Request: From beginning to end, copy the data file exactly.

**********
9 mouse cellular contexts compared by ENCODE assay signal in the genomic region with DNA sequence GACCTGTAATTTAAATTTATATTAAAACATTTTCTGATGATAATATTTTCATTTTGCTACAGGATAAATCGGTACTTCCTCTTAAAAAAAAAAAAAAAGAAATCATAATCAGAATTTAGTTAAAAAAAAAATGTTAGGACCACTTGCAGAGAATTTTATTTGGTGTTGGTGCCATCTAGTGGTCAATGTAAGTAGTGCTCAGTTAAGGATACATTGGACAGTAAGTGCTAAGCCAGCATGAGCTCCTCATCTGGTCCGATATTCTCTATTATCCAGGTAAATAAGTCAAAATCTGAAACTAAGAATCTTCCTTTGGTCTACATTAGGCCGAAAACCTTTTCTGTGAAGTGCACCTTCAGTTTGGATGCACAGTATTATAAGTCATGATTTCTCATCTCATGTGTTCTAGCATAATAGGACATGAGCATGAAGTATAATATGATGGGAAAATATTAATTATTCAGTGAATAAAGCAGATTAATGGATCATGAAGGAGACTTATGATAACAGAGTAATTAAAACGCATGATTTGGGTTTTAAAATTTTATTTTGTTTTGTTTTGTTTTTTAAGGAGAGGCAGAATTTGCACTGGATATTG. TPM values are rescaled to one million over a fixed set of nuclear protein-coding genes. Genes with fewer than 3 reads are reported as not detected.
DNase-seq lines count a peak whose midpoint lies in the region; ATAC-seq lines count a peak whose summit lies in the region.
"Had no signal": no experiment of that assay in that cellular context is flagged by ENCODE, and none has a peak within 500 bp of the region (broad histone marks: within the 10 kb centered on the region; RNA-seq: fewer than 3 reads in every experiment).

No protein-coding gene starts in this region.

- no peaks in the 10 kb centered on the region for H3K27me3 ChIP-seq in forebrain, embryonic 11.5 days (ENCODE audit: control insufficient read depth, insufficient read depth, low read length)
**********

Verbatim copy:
9 mouse cellular contexts compared by ENCODE assay signal in the genomic region with DNA sequence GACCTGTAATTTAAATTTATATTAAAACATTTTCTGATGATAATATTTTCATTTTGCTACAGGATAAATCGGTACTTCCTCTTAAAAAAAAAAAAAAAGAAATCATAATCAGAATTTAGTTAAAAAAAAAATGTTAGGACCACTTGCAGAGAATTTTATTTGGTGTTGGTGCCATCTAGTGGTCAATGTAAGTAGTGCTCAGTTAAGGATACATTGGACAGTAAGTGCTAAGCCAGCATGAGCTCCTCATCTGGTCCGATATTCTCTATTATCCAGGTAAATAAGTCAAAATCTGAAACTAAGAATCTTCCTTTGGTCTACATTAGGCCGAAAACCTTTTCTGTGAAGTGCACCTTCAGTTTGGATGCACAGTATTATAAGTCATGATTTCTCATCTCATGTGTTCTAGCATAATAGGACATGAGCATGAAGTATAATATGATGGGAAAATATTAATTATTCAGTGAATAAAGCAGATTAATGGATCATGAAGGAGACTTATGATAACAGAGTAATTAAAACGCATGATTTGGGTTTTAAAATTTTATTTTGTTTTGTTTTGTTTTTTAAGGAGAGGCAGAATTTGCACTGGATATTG. TPM values are rescaled to one million over a fixed set of nuclear protein-coding genes. Genes with fewer than 3 reads are reported as not detected.
DNase-seq lines count a peak whose midpoint lies in the region; ATAC-seq lines count a peak whose summit lies in the region.
"Had no signal": no experiment of that assay in that cellular context is flagged by ENCODE, and none has a peak within 500 bp of the region (broad histone marks: within the 10 kb centered on the region; RNA-seq: fewer than 3 reads in every experiment).

No protein-coding gene starts in this region.

- no peaks in the 10 kb centered on the region for H3K27me3 ChIP-seq in forebrain, embryonic 11.5 days (ENCODE audit: control insufficient read depth, insufficient read depth, low read length)